After 13 continuing resolutions, a majority of congressmen got fed up with budget brinksmanship and passed an omnibus budget appropriations bill that would keep more than two dozen agencies and departments operating until the end of the fiscal year.

While we applaud the progress, it is hard to ignore the fact that many agencies were forced to operate for nearly seven months of the fiscal year without a clear idea of what their funding levels would be.

Hill observers say the impasse was resolved because representatives were getting feedback from the public that everyone was tired of the constant shutdowns and threats of shutdowns. Both sides of the aisle decided to let the public vote in November and select politicians whose points of view on many of the spending issues reflect those of the voters.

We are all grateful for the respite. It is worth keeping in mind, however, that both sides have also agreed to reduce the budget significantly over the next five to seven years. Cuts will come primarily from discretionary spending—which includes IT. Agencies will have tough choices to make, and we hope they and their congressional funding partners will look long term to choose the spending items that keep government operating efficiently and serving citizens effectively.

We are already hearing about delays in systems that are attributed to funding questions. As we are determining our political priorities, surely we can agree on one: Political disagreements should not be allowed to waste taxpayers' money.

FCW in Print

In the latest issue: Looking back on three decades of big stories in federal IT.


  • Shutterstock image: looking for code.

    How DOD embraced bug bounties -- and how your agency can, too

    Hack the Pentagon proved to Defense Department officials that outside hackers can be assets, not adversaries.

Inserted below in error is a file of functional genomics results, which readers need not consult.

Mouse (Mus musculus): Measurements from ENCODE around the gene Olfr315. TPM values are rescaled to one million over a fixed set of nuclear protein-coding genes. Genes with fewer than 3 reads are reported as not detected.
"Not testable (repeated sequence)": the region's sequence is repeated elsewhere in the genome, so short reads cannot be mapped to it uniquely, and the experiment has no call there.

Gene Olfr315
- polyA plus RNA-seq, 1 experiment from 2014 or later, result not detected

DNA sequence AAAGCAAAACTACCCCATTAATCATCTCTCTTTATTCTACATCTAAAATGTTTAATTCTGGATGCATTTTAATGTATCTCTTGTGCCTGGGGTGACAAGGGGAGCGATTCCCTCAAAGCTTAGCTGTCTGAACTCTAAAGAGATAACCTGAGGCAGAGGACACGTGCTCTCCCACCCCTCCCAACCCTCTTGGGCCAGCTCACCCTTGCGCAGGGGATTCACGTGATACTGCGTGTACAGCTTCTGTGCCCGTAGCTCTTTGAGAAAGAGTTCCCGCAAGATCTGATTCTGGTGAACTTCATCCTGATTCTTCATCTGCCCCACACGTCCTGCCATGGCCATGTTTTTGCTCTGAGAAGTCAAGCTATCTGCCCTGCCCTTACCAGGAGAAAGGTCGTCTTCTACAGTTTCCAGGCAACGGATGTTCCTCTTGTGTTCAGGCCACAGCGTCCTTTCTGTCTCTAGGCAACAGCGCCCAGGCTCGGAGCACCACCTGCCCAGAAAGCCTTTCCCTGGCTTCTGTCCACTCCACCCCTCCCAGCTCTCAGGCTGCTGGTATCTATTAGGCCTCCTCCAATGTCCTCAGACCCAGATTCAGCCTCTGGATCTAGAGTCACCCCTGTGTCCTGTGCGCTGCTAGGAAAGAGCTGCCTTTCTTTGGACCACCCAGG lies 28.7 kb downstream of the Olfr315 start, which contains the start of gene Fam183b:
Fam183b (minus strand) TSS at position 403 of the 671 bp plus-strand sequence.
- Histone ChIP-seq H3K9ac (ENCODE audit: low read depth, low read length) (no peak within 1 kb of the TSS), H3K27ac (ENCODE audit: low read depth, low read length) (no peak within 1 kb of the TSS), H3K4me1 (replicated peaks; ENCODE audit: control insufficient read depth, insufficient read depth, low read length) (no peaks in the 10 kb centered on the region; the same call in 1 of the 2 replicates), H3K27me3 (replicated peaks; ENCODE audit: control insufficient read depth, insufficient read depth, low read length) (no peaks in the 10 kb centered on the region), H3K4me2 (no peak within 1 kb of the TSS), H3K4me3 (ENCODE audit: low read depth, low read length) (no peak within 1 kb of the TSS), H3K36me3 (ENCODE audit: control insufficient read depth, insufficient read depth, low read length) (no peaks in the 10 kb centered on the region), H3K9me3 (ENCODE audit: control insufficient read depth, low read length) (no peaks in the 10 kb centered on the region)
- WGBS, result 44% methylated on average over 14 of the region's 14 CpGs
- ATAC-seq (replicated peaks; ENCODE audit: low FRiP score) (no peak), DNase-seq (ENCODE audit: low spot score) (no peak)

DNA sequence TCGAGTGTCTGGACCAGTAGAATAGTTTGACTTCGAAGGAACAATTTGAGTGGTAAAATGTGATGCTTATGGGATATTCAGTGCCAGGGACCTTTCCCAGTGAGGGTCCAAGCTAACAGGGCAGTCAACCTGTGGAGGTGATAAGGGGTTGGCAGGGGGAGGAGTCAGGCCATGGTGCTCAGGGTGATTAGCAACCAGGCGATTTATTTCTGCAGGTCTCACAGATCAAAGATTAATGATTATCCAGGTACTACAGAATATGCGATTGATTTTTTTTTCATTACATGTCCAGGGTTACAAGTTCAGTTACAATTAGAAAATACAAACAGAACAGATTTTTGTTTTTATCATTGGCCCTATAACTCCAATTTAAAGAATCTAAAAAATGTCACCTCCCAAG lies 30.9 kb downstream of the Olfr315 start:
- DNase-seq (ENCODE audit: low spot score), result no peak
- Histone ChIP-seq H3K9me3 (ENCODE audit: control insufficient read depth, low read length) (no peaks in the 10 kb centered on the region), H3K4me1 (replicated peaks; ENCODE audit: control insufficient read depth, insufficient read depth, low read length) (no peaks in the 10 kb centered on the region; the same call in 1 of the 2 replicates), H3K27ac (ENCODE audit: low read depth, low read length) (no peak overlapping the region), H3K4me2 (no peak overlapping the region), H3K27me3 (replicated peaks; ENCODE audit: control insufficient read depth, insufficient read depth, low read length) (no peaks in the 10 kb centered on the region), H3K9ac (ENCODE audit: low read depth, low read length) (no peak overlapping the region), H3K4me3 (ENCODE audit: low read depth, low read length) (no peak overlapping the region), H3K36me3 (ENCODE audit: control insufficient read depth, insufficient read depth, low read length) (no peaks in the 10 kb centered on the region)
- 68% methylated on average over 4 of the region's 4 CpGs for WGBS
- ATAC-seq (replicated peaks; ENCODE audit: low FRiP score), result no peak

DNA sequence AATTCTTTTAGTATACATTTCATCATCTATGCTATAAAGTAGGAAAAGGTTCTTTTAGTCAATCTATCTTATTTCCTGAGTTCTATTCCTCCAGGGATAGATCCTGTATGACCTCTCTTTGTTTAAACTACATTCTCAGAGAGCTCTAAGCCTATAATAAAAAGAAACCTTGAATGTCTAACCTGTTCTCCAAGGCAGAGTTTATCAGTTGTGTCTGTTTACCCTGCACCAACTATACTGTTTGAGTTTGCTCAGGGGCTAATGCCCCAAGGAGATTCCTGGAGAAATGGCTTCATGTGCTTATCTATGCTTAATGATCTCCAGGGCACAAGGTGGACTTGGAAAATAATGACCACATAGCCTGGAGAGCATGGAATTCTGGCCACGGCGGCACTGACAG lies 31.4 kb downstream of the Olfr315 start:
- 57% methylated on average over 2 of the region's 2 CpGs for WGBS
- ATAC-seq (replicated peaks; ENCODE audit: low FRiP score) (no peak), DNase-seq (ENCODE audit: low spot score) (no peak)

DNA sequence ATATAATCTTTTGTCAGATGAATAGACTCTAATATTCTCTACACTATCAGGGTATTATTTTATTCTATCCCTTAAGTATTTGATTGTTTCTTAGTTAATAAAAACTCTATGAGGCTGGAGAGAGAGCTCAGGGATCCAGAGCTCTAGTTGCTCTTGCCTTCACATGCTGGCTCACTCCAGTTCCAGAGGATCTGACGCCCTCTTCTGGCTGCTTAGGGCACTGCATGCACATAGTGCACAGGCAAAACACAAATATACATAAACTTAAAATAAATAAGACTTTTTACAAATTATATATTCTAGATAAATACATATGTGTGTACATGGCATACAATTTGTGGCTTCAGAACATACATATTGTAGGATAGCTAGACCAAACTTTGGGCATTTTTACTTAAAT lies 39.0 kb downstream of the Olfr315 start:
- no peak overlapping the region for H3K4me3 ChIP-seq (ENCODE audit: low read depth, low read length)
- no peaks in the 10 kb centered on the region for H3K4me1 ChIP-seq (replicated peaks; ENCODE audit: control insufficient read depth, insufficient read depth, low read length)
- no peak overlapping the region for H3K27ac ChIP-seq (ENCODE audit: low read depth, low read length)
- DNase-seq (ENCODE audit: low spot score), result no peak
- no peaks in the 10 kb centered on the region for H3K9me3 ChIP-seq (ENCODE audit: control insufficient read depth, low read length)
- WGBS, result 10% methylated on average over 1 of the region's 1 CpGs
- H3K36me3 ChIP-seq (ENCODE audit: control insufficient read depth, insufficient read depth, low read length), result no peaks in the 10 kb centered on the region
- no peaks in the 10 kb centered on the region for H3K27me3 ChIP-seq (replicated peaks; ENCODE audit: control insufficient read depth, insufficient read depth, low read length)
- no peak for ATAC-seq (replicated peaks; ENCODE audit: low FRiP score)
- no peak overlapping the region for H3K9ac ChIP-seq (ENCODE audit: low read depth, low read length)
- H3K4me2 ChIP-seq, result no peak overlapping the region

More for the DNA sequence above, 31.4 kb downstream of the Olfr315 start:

• Shutterstock image: cyber defense.

    Why PPD-41 is evolutionary, not revolutionary

    Government cybersecurity officials say the presidential policy directive codifies cyber incident response protocols but doesn't radically change what's been in practice in recent years.

  • Anne Rung -- Commerce Department Photo

    Exit interview with Anne Rung

    The government's departing top acquisition official said she leaves behind a solid foundation on which to build more effective and efficient federal IT.

  • Charles Phalen

    Administration appoints first head of NBIB

    The National Background Investigations Bureau announced the appointment of its first director as the agency prepares to take over processing government background checks.

  • Sen. James Lankford (R-Okla.)

    Senator: Rigid hiring process pushes millennials from federal work

    Sen. James Lankford (R-Okla.) said agencies are missing out on younger workers because of the government's rigidity, particularly its protracted hiring process.

  • FCW @ 30 GPS

    FCW @ 30

    Since 1987, FCW has covered it all -- the major contracts, the disruptive technologies, the picayune scandals and the many, many people who make federal IT function. Here's a look back at six of the most significant stories.

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